Into the Woods
Into the Woods and Fairytales: The Stories of Our Lives
“If you want your children to be intelligent, read them fairytales.
If you want them to be more intelligent, read them more fairytales.”
Storytelling is at the heart of the human experience, and few stories have had a wider reach over the last few millennia than fairytales. Fairytales are so ubiquitous that many people may not even remember the first time they heard the words “Once upon a time.” But what makes them so potent? According to storyteller Laura Packer, fairytales “are a shortcut to a common understanding of the way the world works.” Fairytales provide us with a map of how to navigate this tricky and terrifying world, with their straightforward structure, archetypal characters, and clear morals. These qualities are make them ripe for adaptation.
A Musical Interweaving of Fantasy and Realty
"Into the Woods" was not the first musical to draw inspiration from fairytales, but it might be the most all-encompassing. Librettist James Lapine and composer-lyricist Stephen Sondheim pull from a deep well of characters and combine them for one, dramatically unified story, from Cinderella and Little Red Riding Hood to Jack and the Beanstalk and Rapunzel. The characters’ respective journeys may feel familiar – Cinderella will inevitably lose her slipper after sneaking out to dance at a ball, and Jack will, of course, find more than he bargained for at the top of a magical beanstalk – but Lapine and Sondheim find clever and exciting ways to interweave them. Into the Woods lives both in the realm of fantasy and in the human experience.
Entertainment and More
By the time "Into the Woods" opened on Broadway in 1987, Sondheim had made a career out of crafting emotionally intelligent, unapologetically adult musicals that sought to be more than mere entertainment, as seen in works as varied as "Sweeney Todd," "Company" and "Sunday in the Park with George." This musical is no different. By directly tackling what comes after “happily ever after,” intergenerational trauma, and the ways we hurt each other, "Into the Woods" turns the fairytale framework into a meditation about what it means to be alive.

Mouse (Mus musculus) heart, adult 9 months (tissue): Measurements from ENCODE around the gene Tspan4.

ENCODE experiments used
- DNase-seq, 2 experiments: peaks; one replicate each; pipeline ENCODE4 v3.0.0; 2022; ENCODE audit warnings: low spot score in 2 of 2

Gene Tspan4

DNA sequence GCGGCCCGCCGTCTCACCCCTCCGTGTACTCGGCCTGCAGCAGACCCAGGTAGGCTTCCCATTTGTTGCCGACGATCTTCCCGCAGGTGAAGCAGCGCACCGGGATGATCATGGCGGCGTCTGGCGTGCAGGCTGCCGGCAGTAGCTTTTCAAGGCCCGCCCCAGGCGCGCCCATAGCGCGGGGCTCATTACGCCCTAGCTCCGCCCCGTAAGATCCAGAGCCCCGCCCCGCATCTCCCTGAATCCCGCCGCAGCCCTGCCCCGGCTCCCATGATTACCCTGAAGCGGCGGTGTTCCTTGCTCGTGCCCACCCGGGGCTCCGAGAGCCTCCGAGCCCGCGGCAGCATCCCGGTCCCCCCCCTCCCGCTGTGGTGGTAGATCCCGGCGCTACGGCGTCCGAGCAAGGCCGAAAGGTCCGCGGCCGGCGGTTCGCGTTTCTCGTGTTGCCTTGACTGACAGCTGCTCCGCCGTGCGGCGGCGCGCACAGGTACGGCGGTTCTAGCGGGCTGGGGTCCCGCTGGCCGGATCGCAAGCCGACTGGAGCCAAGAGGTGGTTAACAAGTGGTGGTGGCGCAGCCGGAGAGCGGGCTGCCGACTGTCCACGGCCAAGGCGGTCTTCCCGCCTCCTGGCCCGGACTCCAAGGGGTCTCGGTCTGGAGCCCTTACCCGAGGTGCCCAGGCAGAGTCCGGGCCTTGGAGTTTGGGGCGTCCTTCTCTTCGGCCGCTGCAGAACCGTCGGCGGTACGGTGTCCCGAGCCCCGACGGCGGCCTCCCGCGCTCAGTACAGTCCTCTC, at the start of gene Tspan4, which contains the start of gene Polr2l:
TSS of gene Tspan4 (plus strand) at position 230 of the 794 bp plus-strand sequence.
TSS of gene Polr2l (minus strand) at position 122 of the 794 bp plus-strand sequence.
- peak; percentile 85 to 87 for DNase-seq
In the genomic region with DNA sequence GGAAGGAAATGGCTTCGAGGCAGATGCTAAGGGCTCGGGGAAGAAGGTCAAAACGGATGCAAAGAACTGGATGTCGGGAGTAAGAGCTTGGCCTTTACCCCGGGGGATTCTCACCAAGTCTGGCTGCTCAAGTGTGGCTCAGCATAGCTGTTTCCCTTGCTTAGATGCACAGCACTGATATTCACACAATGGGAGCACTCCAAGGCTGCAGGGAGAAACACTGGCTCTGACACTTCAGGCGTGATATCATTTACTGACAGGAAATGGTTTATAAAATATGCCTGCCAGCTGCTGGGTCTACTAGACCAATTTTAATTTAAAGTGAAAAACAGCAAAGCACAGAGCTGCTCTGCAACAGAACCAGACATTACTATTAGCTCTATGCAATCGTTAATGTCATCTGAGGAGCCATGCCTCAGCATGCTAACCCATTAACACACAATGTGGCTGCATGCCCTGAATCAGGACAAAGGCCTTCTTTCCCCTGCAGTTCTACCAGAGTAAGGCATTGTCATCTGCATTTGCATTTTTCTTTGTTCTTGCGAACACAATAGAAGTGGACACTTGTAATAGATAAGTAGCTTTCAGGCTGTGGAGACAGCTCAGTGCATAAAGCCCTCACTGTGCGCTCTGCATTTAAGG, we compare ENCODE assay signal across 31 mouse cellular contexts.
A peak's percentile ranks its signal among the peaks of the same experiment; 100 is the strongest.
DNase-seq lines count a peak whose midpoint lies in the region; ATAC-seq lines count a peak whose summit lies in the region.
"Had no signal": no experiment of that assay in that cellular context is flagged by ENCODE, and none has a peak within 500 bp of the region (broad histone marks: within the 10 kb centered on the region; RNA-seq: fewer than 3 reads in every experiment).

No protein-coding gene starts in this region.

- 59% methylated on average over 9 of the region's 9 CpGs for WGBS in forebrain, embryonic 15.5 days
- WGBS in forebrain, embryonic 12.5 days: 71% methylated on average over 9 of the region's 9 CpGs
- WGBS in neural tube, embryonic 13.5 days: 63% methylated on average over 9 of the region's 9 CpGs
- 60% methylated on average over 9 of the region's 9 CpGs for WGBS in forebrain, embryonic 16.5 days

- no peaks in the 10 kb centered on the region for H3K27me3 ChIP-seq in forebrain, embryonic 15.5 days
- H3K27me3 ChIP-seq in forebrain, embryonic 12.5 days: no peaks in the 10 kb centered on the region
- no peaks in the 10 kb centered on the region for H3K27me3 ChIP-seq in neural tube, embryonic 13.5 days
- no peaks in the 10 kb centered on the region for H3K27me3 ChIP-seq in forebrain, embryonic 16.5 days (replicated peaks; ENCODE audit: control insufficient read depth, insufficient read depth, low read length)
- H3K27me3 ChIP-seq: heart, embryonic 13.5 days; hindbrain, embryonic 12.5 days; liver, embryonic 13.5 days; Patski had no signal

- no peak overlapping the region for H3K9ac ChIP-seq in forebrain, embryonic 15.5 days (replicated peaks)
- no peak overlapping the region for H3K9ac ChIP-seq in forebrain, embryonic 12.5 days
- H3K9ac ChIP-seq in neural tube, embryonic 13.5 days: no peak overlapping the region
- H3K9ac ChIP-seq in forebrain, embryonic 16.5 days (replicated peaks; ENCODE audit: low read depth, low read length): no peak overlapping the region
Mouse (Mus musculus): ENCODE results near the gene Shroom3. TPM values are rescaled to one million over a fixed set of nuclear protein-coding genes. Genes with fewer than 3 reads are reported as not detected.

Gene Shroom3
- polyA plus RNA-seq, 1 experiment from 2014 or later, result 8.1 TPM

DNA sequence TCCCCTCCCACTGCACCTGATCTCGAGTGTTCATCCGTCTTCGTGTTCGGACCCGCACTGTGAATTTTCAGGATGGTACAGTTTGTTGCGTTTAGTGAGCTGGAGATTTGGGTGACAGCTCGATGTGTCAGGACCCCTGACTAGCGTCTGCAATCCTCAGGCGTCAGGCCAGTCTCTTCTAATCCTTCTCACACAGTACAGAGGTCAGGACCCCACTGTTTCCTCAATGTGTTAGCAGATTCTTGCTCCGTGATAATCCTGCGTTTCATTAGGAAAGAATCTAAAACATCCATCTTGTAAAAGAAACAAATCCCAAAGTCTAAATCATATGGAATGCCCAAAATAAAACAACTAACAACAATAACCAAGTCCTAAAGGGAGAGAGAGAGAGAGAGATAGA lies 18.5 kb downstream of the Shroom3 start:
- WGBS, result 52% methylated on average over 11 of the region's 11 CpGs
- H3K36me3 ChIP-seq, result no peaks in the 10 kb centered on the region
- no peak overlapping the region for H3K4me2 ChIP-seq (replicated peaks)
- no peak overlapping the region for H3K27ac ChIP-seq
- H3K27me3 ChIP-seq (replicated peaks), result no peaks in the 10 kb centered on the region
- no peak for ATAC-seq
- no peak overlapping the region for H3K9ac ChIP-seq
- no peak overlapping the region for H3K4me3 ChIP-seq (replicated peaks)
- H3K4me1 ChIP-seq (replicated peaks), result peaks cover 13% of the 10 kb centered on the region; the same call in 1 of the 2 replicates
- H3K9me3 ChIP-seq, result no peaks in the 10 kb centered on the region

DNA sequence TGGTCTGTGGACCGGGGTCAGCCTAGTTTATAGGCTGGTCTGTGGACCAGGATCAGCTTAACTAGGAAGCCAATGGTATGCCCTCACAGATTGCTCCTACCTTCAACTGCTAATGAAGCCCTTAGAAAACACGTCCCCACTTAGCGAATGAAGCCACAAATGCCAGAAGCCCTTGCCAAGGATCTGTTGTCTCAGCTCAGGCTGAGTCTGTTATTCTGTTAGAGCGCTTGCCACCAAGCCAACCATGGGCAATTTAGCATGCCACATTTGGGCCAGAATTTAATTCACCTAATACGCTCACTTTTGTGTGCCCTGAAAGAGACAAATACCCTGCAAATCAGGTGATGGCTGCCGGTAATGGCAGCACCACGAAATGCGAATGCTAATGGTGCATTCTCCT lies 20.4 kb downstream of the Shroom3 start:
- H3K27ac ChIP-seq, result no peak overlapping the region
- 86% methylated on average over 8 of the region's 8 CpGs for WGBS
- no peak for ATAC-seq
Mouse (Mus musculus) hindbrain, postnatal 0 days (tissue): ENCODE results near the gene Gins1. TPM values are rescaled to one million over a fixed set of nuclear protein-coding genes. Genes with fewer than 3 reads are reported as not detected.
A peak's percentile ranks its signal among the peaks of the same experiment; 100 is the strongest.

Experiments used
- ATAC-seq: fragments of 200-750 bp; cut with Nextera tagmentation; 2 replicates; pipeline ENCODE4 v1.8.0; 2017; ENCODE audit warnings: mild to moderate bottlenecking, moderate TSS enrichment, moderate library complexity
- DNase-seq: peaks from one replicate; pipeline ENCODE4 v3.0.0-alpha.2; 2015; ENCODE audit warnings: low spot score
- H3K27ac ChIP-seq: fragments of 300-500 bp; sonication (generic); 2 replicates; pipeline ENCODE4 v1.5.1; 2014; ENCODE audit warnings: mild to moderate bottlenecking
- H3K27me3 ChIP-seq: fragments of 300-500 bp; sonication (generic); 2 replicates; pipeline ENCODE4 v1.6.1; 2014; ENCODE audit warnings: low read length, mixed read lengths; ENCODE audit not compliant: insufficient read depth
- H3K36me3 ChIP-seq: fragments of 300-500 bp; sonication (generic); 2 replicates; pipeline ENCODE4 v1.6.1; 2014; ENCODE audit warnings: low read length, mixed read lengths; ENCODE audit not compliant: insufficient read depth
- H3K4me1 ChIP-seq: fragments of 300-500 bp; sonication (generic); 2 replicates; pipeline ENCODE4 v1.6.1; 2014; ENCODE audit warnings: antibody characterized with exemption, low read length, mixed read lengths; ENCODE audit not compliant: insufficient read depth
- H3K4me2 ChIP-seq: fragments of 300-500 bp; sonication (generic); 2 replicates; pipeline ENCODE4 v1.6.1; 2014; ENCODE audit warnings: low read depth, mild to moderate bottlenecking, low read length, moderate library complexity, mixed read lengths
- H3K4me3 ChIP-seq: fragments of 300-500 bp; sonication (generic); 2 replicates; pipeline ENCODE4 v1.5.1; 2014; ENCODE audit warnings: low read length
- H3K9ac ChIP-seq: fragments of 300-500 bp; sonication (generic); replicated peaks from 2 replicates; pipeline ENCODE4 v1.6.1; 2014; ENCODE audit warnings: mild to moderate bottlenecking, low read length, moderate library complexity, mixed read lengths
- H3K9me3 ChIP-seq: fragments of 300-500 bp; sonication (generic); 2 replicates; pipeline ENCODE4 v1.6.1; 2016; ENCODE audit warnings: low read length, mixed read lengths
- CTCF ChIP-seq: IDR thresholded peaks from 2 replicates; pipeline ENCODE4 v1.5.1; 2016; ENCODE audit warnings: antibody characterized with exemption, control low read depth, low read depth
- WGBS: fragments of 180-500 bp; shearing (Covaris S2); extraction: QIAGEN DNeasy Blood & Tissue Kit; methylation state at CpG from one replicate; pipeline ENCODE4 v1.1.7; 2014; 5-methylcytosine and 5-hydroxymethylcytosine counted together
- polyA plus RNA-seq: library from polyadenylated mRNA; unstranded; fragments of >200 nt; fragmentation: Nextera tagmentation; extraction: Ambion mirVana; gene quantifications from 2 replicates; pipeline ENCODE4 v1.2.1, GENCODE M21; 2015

No One is Alone
Fairytales, as Packer writes, are “the stories of our lives in their most stripped down form.” "Into the Woods" is about all of us, our hopes, our fears, our grief – individual and collective. As such, it’s always a good time to escape into the woods and to spend some time with these characters, to confront our inner witches and giants. But for audiences at the University of Idaho, less than six months after Sondheim’s death and over two years into a catastrophic pandemic, this musical promises to feel especially powerful. Among many other things, "Into the Woods" is about community. As we work together to build the future we hope to see for ourselves and our children, we can’t afford to forget the universal truth at the heart of this musical: no one is alone. Like all of the wisdom in our folklore, it’s as true in 2022 as it was a thousand years ago.
Article by Elliott Folds, Master of Fine Arts candidate
Department of Theatre Arts
Published April 2022
Into the Woods
Music and lyrics by Stephen Sondheim
Book by James Lapine
Directed by David Lee-Painter
Suggested for ages 11 and up.
Performance dates & times
- 7:30 p.m., April 29, 30, May 7
- 2:00 p.m., April 30, May 1, 8
- Free for U of I students. Order here.
- General Public
- $10 for non-U of I students
- $17 for U of I employees & seniors (55 & better) & military
- $22 for general public
- Purchase tickets.
Hartung Theater, 625 Stadium Drive, Moscow
Parking is free after 5 p.m. and on weekends along Stadium Drive and in the lot across from Hartung Theatre.